"A lot of people thought that this type of cascade may be impossible," said Jamison. "Because Nakanishi's hypothesis accounts for so much of the complexity in these toxins, it makes a lot of sense, but there hasn't really been any evidence for it since it was first proposed."
Jamison and Vilotijevic's work offers the first evidence that Nakanishi's hypothesis is feasible. Their work could also help accelerate drug discovery efforts. Brevenal, another dinoflagellate product related to the red tide toxins, has shown potential as a powerful treatment for cystic fibrosis (CF). It can also protect against the effects of the toxins.
"Now that we can make these complex molecules quickly, we can hopefully facilitate the search for even better protective agents and even more effective CF therapies," said Jamison.
Until now, synthesizing just a few milligrams of red tide toxin or related compounds, using a non-cascade method, required dozens of person-years of effort.
The new synthesis depends on two critical factors-giving the reaction a jump start and conducting the reaction in water.
Many red tide toxins possess a long chain of six-membered rings. However, the starting materials for the cascades, epoxy alcohols, tend to form five-membered rings. To overcome that, the researchers attached a "template" six-membered ring to one end of the epoxy alcohol. That simple step effectively launches the cascade of reactions that leads to the toxin chain, known as a ladder polyether.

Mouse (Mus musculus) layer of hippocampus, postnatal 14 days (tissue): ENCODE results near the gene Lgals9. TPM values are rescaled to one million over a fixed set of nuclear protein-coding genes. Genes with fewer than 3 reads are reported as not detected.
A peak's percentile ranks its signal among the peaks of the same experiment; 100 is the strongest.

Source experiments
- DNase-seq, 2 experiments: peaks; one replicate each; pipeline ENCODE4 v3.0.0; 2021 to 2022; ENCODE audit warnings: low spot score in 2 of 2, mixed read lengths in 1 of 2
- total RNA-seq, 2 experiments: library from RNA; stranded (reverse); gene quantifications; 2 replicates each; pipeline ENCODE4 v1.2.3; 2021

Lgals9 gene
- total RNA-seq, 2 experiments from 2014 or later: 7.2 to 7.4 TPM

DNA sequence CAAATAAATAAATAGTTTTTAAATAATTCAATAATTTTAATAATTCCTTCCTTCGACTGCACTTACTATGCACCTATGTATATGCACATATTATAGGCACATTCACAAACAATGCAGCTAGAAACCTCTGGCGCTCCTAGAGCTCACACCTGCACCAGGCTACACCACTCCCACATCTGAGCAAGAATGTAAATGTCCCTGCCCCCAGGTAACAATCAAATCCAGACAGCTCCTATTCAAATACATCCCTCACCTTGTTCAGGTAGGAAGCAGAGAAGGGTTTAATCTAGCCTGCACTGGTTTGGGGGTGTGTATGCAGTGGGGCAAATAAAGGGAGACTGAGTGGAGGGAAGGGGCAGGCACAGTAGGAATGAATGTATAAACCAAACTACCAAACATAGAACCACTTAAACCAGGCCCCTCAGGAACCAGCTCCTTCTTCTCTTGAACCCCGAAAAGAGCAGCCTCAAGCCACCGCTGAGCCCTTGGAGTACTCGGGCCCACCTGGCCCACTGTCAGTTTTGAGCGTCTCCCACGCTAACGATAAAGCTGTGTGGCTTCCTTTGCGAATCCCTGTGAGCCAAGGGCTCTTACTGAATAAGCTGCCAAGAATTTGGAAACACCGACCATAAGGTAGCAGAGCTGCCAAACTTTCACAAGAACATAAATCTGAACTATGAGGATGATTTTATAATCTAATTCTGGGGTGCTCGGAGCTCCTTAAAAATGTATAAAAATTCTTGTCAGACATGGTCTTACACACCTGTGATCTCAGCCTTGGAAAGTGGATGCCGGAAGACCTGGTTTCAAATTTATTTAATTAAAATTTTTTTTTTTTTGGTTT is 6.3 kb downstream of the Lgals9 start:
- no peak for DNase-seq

"The trick is to give it a little push in the right direction and get it running smoothly," said Jamison.
The researchers speculate that in dinoflagellates, the initial jump start is provided by an enzyme instead of a template.
Conducting the reaction in water is also key to a successful synthesis. Water is normally considered a poor solven
|Contact: Patti Richards|
Massachusetts Institute of Technology